Currently an eighth grader, Shah will be in the show again this year.
Shikha Badlani, a sophomore and co-Director of the Culture Show, said of the many non-Indian participants, “We completely love the fact that Culture Show is attracting so many non-Indians. We want everyone to learn more about Indian culture, whether it they are just watching the show or are performing in it.”
“It means that our future shows will just consist of a lot more diversity,” she said, “and it’ll allow us to expand our abilities… Getting more and more people involved is exactly what we strive for so it makes us happy to see the growth in that.”
Kevin Harp, an AP US History teacher at Whitney and the advisor for Shanti Club, told JSR, “It kind of exposes [students] to a culture that if they didn’t participate, they wouldn’t really know about.”
Harp believes that school clubs are parallel to the real world, “It’s fantastic that all our culture clubs have pride, but I also want them to understand the global community kind of aspect this school has and that the real world has.”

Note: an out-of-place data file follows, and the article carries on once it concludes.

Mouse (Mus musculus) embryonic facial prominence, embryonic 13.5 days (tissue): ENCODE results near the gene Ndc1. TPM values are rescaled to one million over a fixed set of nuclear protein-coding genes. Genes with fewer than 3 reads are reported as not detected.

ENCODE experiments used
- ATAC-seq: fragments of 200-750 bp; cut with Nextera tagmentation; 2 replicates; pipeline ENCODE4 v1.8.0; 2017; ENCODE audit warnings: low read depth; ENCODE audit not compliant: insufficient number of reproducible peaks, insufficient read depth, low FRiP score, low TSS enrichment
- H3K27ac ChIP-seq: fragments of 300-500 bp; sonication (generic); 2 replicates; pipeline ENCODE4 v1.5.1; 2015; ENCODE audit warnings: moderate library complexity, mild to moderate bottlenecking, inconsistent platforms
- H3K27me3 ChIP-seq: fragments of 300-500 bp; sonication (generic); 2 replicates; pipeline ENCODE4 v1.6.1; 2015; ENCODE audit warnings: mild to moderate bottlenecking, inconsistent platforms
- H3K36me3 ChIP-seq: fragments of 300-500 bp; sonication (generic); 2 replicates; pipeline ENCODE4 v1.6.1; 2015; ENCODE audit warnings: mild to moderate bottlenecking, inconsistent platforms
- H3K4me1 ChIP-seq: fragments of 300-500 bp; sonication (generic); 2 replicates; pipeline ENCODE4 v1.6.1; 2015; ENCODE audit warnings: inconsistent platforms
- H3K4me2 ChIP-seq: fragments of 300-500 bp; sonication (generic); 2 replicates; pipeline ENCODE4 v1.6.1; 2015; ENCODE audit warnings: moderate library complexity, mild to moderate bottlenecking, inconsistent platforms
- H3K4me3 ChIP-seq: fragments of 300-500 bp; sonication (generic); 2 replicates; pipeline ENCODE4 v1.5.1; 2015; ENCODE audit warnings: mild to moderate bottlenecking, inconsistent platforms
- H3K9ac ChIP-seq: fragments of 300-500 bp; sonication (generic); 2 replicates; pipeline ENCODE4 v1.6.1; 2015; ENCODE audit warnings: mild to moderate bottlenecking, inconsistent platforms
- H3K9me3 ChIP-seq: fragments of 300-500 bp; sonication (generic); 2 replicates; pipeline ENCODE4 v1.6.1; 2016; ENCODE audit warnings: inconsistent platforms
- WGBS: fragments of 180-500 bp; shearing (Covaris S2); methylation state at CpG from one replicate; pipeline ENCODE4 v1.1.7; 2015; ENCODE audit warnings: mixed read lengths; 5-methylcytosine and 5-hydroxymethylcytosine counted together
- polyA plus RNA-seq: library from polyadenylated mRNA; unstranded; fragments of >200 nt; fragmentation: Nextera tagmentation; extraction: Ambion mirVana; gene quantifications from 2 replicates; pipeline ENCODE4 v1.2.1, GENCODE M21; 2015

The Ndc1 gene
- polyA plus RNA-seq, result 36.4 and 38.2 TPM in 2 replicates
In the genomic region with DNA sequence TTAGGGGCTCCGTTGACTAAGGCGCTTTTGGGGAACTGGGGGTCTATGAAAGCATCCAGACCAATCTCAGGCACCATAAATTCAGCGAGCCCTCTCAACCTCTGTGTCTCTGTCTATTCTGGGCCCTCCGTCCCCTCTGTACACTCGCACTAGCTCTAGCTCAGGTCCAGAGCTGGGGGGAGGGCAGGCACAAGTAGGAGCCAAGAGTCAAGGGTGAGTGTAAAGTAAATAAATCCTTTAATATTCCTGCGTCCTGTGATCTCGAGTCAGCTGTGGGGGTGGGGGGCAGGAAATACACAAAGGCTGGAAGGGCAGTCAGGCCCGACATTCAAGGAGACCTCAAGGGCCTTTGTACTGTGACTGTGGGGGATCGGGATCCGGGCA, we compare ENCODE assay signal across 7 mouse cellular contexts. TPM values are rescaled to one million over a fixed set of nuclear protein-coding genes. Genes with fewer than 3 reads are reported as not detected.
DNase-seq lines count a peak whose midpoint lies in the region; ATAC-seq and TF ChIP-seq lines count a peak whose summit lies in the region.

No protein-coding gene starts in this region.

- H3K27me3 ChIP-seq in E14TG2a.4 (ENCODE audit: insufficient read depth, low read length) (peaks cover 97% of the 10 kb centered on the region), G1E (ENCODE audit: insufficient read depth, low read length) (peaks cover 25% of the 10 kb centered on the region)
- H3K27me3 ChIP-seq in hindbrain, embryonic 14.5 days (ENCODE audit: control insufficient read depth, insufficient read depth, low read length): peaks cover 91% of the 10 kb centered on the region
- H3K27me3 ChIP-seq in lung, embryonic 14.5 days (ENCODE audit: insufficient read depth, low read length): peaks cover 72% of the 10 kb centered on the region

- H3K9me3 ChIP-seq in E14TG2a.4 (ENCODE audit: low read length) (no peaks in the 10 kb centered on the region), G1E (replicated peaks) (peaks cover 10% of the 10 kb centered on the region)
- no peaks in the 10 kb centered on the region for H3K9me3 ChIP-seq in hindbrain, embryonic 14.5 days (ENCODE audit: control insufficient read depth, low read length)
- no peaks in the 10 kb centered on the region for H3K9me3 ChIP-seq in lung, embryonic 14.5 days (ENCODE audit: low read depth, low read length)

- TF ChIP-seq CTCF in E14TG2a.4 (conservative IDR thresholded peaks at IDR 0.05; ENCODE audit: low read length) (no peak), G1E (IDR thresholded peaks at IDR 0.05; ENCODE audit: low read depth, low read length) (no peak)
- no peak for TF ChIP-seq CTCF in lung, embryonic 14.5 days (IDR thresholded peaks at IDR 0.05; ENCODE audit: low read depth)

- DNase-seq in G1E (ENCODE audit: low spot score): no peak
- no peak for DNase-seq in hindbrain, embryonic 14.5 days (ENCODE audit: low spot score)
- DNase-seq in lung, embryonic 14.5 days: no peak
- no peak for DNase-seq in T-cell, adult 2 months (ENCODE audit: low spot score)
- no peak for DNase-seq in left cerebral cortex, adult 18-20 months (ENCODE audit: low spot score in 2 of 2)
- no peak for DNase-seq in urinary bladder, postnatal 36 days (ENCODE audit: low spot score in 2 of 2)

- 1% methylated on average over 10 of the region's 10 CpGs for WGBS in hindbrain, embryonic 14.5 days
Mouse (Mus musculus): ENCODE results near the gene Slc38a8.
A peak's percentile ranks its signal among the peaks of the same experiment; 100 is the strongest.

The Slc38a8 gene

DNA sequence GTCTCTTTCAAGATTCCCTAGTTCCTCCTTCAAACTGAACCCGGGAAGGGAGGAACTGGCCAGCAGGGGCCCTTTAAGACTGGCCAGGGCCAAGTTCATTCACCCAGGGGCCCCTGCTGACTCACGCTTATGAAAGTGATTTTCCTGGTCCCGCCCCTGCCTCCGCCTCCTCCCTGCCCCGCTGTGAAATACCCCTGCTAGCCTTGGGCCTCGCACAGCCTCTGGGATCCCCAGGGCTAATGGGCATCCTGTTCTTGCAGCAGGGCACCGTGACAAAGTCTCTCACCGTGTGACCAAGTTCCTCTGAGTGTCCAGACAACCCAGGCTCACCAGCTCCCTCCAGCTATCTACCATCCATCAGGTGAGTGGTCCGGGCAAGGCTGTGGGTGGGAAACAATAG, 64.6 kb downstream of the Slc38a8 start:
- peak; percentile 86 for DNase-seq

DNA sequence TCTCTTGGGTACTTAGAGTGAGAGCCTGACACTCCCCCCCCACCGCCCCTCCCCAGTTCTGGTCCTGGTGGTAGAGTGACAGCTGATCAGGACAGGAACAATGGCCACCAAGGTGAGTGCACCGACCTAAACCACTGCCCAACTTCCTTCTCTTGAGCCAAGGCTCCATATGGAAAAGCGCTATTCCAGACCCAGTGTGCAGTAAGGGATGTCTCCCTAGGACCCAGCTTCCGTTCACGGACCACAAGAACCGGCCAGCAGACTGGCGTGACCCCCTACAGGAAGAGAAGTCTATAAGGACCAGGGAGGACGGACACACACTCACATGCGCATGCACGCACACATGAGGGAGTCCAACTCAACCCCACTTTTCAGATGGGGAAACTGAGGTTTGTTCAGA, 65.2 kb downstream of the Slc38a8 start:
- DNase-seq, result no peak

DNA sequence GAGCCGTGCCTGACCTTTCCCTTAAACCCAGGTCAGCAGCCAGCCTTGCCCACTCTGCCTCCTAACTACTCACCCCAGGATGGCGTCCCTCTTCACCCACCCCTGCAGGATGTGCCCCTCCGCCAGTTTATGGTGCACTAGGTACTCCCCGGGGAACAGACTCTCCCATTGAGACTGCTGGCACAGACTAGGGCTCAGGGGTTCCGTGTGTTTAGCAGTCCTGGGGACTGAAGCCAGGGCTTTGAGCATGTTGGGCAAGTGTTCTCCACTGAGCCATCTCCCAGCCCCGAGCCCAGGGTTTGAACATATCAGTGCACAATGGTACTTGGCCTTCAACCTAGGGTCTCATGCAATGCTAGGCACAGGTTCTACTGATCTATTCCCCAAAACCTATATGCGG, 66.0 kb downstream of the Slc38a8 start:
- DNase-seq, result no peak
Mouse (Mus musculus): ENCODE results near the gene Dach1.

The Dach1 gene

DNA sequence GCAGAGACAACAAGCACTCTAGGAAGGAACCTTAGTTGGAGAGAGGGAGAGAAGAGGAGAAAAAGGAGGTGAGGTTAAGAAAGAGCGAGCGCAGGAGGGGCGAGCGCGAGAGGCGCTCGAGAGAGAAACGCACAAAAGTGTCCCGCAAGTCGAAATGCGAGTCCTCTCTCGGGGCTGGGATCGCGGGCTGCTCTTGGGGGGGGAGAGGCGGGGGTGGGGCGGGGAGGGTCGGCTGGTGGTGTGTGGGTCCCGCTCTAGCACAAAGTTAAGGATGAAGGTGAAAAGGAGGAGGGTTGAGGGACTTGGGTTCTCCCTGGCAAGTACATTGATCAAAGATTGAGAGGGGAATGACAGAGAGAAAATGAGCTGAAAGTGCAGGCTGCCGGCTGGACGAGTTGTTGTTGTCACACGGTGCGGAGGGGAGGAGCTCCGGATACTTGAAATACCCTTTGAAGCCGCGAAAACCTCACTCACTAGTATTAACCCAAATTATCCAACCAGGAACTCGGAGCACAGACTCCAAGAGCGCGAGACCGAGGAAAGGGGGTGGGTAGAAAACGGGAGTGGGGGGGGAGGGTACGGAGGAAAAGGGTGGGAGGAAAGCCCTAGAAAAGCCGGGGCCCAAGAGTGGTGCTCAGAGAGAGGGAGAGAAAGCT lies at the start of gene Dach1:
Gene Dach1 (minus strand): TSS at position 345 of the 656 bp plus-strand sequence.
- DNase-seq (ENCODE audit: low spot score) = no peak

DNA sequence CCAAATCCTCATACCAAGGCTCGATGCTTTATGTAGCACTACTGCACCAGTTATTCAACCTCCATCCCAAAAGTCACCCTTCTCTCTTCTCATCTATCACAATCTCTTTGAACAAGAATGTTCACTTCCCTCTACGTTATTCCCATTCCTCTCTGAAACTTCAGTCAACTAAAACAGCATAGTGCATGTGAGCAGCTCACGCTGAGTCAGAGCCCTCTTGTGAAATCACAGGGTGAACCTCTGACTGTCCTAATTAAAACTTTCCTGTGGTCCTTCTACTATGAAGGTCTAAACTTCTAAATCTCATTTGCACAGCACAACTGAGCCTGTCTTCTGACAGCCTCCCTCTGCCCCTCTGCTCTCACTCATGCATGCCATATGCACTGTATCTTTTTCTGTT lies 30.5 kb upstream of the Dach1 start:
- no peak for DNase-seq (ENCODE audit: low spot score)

Thus, the Shanti Club’s Culture Show helps with the overall global awareness within Whitney by exposing students to new experiences. These kind of events help Whitney progress towards its vision of creating global citizens. Though students believe that Whitney shelter them by creating a bubble of mainly East Asians, events like the Culture Show expose its students to other cultures and give Indians an opportunity to show their pride in their culture.
This year’s Culture Show will be held on May 31 in the Whitney High School MAC Auditorium. Everyone is welcome, so go support the courageous Whitney students and faculty as they showcase their Indian dance moves!
For a preview, watch this video of the Shanti Club during the 2013 Talent Show taken by audience member Pranev Shah: